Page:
by Michael Sanders
The following February 2023 events will take place: Results of the largest ever four-day workweek trial in the world were publishedThis indicates a number of positive effects on employee wellbeing as well as organisational revenue.
We know this based on evidence job quality Wellbeing is important, so it is reasonable to expect that changing work patterns could have benefits for your wellbeing. How confident can we be in the claims made by this report?
Michael Sanders, Evidence Associate, discusses the study and the need to be skeptical.
The new report, published by Autonomy, details the results from a four-day pilot in which 61 UK companies conducted work over the period June 2022 to December 2022. The 2,900 participants voluntarily adopted shortened work weeks.
This report is very positive. However, there are four reasons to remain skeptical. It is not a sign that four-day workweeks are bad. It is not clear if this study will lead to an answer.
1. A counterfactual is needed
To determine the effect of an intervention (in this case, a 4-day week), we must have an idea of what would happen if we didn’t give people the intervention. This can be done by conducting a randomised trial in which some firms shift to a 4-day week randomly while others don’t.
Instead, participants are compared before and after the implementation. This type of analysis has a lower confidence level in our findings. It is difficult to believe that the intervention caused any changes. There are many factors that can be attributed to the intervention. Participating organisations might have experienced lower staff turnover or happier workers than the average, but they could be benefiting from a shifting tide. According to the report authors, “great resignation” is a reason organisations should participate.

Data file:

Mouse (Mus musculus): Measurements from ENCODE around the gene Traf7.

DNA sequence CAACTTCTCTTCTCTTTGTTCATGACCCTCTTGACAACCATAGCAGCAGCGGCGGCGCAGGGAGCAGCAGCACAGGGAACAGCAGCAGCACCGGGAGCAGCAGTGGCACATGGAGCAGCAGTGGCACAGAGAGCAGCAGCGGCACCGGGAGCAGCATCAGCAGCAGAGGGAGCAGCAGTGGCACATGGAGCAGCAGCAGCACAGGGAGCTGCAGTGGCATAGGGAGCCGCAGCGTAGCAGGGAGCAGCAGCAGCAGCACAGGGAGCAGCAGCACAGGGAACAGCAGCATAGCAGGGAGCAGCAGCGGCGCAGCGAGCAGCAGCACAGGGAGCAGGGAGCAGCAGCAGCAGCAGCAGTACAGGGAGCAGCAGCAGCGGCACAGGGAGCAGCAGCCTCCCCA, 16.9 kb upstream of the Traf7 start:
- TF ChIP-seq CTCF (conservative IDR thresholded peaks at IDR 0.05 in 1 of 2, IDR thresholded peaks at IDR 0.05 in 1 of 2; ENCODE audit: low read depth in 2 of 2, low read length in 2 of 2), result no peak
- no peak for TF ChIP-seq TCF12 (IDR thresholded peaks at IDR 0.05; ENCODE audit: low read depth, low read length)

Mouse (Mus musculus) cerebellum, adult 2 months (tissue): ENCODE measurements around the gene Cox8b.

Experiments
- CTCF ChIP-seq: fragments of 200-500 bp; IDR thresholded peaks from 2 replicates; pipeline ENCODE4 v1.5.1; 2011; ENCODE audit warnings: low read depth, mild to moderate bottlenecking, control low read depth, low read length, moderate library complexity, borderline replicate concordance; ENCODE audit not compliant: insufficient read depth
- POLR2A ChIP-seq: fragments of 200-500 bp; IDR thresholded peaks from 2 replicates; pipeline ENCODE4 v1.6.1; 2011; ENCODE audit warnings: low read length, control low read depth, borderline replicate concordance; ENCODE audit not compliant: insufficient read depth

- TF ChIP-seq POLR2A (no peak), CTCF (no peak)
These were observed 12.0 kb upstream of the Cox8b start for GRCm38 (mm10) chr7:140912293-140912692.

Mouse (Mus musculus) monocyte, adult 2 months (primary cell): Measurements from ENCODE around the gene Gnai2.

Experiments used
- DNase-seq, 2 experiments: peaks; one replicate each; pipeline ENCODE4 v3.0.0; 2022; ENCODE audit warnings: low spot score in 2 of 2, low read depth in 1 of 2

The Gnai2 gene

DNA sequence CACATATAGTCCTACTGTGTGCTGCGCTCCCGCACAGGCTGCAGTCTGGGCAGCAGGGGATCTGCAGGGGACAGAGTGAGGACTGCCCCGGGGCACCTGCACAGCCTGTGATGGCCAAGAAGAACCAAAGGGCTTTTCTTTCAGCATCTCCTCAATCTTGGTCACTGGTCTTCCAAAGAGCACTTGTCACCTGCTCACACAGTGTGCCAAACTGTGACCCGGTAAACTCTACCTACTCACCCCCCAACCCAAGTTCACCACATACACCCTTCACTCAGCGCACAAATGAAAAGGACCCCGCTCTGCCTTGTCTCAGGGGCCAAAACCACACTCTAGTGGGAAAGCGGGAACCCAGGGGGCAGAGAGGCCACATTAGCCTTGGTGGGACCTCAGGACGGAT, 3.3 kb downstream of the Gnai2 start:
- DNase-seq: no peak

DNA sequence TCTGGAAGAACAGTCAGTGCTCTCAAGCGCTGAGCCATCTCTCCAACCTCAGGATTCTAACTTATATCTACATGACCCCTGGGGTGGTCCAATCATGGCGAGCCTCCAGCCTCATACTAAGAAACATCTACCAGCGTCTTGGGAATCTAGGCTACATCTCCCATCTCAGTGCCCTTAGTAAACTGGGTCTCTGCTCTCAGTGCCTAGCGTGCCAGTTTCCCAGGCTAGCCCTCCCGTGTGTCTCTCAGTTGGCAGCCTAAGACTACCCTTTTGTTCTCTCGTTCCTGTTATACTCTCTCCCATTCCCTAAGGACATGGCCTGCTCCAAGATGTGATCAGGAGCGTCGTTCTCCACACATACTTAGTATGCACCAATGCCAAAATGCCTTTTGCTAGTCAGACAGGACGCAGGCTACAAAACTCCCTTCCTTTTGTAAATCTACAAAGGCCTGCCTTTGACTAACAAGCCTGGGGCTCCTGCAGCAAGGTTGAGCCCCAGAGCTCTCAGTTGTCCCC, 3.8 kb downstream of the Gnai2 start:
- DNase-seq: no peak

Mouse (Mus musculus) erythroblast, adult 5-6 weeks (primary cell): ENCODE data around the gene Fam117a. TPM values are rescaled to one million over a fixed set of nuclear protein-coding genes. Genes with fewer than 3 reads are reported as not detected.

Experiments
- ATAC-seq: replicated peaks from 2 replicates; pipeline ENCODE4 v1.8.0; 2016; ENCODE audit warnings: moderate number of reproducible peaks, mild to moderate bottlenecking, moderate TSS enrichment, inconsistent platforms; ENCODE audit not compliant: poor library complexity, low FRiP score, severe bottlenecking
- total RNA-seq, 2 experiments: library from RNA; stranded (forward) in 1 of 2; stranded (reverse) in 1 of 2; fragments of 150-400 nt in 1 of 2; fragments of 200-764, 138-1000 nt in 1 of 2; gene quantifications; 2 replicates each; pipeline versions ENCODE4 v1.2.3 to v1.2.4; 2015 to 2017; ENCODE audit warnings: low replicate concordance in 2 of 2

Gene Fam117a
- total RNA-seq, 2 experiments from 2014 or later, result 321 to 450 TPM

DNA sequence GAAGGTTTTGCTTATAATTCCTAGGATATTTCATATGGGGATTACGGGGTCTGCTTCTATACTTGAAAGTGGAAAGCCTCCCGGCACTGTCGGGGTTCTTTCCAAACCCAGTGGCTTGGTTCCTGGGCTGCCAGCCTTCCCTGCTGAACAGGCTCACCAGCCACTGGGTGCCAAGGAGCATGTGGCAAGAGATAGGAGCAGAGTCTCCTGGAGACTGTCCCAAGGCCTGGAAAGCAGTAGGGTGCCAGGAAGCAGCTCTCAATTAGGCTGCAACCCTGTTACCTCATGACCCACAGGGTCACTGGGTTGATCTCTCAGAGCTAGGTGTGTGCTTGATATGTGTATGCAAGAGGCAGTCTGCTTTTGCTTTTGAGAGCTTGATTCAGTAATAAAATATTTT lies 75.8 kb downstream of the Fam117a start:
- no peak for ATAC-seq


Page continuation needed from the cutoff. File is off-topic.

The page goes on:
Although a randomised trial might not have been possible in this case, there are other options that may be available. One example is collecting data from a matched group of organisations or the nine organizations that were interested in participating but weren’t able to due to various reasons. Similar methods are used for the evaluation of the National Citizens’ Service. Because of its consistency in study design and quality, the evaluation was included in evidence reviews by the Centre such as Social capital It allows for robust conclusions to be drawn. This shows that a program can be designed, delivered, and evaluated with conscious and consistent effort. It can also produce valuable, focused learnings.
2. Inadequacy of independent evaluation
Only people who wanted to see the week succeed were able to conduct the study. It is understandable that they are most motivated to study it. However, it makes the results less reliable because of inherent bias.
Take, for example: meta-analyses John Hattie, an Australian academic, found that attainment interventions in education contexts had large average effects. Nearly all the interventions were evaluated by the developers or “true believers”. However, the Education Endowment Foundation trials, which were evaluated more or less impartially by independent evaluators, showed dramatic results. smaller effects On average, it is about one-fifth of the size.